Budget cuts result in hiring of ‘temporary’ faculty members

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Pacific University’s College of Arts and Sciences (CAS) welcomed a few new faces this year, but how long they will stay is still up in the air.

While Pacific said goodbye to multiple long term faculty members at the end of last year, all those hired for the 2018-19 year were hired under term contracts. Instead of replacing these faculty with more tenure and full time contracts alike, no new hires have been set in stone to that extent.

“At the moment we are having to sort out our budget,” Sarah Phillips, dean of CAS said. “So for a little while we’re not going to have the tenure track positions that would be our preference.”

Ideally the university would much rather have new hires begin a tenure track, but there is simply not enough funding for that. With the budget looking a bit more conservative this year, beginning contracts presented a way to cut costs for the time being.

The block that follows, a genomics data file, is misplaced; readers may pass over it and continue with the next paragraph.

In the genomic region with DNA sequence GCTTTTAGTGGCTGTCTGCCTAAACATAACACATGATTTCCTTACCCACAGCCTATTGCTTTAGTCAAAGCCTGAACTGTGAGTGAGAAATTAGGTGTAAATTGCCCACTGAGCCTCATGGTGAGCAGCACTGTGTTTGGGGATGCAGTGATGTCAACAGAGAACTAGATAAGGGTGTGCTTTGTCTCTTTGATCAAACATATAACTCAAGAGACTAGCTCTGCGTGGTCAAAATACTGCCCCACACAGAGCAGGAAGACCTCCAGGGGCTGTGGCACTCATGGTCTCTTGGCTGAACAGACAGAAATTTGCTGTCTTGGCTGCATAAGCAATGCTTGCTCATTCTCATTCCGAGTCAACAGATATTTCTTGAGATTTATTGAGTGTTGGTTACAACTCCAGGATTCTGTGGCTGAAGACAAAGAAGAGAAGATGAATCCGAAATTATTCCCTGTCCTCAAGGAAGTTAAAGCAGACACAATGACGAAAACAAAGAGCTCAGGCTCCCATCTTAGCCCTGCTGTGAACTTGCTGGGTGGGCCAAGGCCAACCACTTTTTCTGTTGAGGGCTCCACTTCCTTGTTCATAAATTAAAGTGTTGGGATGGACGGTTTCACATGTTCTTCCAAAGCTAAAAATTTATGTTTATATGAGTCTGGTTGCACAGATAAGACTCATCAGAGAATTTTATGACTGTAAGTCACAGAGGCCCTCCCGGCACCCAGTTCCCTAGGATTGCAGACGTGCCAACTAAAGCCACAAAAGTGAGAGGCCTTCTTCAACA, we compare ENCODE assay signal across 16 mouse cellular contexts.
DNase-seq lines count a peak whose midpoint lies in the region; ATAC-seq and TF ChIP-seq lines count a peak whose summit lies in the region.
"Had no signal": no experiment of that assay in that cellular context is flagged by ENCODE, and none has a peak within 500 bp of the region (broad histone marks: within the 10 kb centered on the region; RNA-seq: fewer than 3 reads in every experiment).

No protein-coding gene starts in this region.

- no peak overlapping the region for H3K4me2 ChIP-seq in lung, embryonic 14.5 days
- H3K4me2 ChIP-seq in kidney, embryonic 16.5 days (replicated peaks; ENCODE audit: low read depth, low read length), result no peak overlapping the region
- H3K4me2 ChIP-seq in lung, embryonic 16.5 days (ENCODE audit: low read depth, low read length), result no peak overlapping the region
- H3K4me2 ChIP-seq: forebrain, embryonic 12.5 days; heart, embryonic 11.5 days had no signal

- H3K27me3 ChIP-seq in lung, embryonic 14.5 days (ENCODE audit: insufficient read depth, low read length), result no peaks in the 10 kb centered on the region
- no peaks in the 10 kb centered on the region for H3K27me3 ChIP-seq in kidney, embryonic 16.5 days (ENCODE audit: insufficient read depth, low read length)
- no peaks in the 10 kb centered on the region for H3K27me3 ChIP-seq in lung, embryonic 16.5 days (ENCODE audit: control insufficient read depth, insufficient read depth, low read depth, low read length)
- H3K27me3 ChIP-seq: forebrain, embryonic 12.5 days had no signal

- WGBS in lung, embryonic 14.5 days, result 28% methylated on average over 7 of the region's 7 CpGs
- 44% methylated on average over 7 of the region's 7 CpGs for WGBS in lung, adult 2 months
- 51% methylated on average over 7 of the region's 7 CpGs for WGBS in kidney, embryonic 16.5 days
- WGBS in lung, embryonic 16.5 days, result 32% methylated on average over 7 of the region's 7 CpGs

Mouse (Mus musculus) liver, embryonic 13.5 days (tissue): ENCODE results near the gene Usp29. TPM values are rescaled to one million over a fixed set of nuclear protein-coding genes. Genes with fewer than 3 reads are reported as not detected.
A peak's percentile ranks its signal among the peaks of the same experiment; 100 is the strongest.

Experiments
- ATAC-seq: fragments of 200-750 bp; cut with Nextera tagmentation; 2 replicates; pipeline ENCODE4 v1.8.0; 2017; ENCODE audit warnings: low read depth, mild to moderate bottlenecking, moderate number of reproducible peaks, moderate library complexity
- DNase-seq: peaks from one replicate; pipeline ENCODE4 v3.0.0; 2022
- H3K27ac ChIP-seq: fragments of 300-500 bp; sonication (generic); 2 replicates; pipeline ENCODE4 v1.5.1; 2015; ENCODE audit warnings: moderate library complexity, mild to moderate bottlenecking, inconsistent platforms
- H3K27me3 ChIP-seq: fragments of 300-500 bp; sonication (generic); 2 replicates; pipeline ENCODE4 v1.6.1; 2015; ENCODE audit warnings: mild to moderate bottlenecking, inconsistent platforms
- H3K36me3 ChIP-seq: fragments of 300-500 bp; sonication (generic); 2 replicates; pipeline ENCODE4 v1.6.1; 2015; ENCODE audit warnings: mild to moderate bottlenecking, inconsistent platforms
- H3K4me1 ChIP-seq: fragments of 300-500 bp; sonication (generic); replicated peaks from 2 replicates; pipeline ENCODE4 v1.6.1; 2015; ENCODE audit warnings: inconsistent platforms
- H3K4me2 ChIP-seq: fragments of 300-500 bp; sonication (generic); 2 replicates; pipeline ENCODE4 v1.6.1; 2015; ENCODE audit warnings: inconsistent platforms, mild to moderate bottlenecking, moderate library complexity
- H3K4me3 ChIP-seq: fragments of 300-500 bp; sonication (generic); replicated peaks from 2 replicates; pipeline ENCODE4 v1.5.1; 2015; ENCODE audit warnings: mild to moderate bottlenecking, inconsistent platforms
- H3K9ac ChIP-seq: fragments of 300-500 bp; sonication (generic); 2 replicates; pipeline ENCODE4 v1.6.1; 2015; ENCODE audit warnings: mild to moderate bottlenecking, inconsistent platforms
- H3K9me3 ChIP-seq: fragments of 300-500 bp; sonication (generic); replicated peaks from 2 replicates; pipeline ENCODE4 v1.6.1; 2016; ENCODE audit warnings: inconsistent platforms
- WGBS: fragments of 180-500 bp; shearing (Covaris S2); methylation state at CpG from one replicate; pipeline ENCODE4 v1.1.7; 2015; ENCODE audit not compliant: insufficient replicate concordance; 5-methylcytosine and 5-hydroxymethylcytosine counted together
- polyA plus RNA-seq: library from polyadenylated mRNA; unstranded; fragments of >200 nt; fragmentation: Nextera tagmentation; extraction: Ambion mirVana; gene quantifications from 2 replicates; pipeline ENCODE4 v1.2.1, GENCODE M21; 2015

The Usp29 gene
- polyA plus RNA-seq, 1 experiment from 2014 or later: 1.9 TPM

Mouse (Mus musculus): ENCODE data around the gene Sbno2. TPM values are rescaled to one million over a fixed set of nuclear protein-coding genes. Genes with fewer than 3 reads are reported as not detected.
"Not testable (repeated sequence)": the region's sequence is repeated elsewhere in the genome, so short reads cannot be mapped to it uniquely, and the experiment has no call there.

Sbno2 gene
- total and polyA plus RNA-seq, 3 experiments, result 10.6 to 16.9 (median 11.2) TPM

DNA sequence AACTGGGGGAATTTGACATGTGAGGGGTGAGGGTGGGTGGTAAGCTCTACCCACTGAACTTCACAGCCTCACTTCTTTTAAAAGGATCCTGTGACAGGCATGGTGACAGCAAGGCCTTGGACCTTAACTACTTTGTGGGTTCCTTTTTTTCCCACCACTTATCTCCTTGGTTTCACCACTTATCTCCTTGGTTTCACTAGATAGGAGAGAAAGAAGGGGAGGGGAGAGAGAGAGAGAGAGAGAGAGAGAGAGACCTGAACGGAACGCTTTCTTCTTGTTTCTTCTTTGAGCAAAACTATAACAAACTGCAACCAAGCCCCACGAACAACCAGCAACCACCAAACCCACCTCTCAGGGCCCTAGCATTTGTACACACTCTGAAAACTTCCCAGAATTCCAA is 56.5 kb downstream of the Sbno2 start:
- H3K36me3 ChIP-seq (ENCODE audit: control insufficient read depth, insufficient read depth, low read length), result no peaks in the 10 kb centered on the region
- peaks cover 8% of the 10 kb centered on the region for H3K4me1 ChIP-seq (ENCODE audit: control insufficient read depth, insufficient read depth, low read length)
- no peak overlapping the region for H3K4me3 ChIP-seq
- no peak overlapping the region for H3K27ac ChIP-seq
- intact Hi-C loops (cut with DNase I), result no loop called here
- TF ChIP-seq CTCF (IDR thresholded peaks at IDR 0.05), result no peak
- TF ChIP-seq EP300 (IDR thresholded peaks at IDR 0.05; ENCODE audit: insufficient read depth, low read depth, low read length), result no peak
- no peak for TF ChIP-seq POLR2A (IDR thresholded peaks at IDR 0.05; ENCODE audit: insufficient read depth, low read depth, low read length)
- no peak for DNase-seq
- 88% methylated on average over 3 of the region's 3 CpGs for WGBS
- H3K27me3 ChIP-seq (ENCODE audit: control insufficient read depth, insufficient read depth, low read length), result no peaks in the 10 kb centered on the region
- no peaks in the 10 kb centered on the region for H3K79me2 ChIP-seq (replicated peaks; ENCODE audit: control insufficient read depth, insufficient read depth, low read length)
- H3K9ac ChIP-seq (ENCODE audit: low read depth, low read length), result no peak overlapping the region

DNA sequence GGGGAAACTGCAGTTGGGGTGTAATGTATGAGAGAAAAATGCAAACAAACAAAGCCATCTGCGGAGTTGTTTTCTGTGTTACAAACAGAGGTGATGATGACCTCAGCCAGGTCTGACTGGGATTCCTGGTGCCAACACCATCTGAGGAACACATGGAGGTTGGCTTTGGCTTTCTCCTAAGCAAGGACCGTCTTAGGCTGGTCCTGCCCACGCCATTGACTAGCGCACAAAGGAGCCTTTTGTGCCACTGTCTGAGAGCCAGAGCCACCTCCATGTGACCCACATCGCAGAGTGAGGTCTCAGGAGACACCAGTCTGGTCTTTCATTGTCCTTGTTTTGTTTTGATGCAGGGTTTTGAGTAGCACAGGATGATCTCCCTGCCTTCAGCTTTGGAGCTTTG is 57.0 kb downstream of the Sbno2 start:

The question, “What does this mean for full time faculty and students?” then presents itself. Fortunately for students, all open faculty spots that immediately needed replacements have been filled, so classes are still available just as normal.

Tenured, and some full time, faculty end up being the most affected during this transitional period. As it stands now, only tenured and some full time professors are able to do things like advising, sitting on boards or being committee members. This leaves faculty in those more permanent positions under a bit of stress to pick up the slack that naturally builds after others retire.

“There’s no way around it unfortunately,” Phillips said. “Fewer permanent faculty means that there are fewer faculty to take those types of actions.”

However, help from the combined Academic and Career Advising Centers may serve as the most promising temporary solution. There have been positions added to the soon to be combined center to aid in the current advising crunch.

For the next couple of years these realistic budgets should run their course and hopefully create a more balanced result, according to Phillips. The university is looking forward to when this budgeting pays off and enables them to stick to the desired tenure model.


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